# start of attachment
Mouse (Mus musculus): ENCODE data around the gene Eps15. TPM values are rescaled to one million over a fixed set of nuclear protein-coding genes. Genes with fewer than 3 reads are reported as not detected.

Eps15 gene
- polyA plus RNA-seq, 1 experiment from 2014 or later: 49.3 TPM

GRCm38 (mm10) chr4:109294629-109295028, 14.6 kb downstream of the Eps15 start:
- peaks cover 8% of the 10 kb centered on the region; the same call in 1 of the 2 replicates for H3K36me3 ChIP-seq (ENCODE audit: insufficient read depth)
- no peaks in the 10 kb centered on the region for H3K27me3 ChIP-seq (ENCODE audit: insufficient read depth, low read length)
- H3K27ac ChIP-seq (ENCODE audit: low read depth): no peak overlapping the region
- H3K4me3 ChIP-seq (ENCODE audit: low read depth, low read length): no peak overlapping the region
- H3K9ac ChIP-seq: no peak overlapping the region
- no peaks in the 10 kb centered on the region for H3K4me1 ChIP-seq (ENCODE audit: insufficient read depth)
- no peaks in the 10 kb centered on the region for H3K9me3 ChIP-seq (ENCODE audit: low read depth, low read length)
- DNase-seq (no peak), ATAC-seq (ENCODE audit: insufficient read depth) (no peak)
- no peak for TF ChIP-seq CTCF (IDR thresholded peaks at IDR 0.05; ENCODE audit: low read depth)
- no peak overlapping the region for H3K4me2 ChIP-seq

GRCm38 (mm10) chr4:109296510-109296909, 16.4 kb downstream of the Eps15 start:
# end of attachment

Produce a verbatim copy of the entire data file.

Mouse (Mus musculus): ENCODE data around the gene Eps15. TPM values are rescaled to one million over a fixed set of nuclear protein-coding genes. Genes with fewer than 3 reads are reported as not detected.

Eps15 gene
- polyA plus RNA-seq, 1 experiment from 2014 or later: 49.3 TPM

GRCm38 (mm10) chr4:109294629-109295028, 14.6 kb downstream of the Eps15 start:
- peaks cover 8% of the 10 kb centered on the region; the same call in 1 of the 2 replicates for H3K36me3 ChIP-seq (ENCODE audit: insufficient read depth)
- no peaks in the 10 kb centered on the region for H3K27me3 ChIP-seq (ENCODE audit: insufficient read depth, low read length)
- H3K27ac ChIP-seq (ENCODE audit: low read depth): no peak overlapping the region
- H3K4me3 ChIP-seq (ENCODE audit: low read depth, low read length): no peak overlapping the region
- H3K9ac ChIP-seq: no peak overlapping the region
- no peaks in the 10 kb centered on the region for H3K4me1 ChIP-seq (ENCODE audit: insufficient read depth)
- no peaks in the 10 kb centered on the region for H3K9me3 ChIP-seq (ENCODE audit: low read depth, low read length)
- DNase-seq (no peak), ATAC-seq (ENCODE audit: insufficient read depth) (no peak)
- no peak for TF ChIP-seq CTCF (IDR thresholded peaks at IDR 0.05; ENCODE audit: low read depth)
- no peak overlapping the region for H3K4me2 ChIP-seq

GRCm38 (mm10) chr4:109296510-109296909, 16.4 kb downstream of the Eps15 start: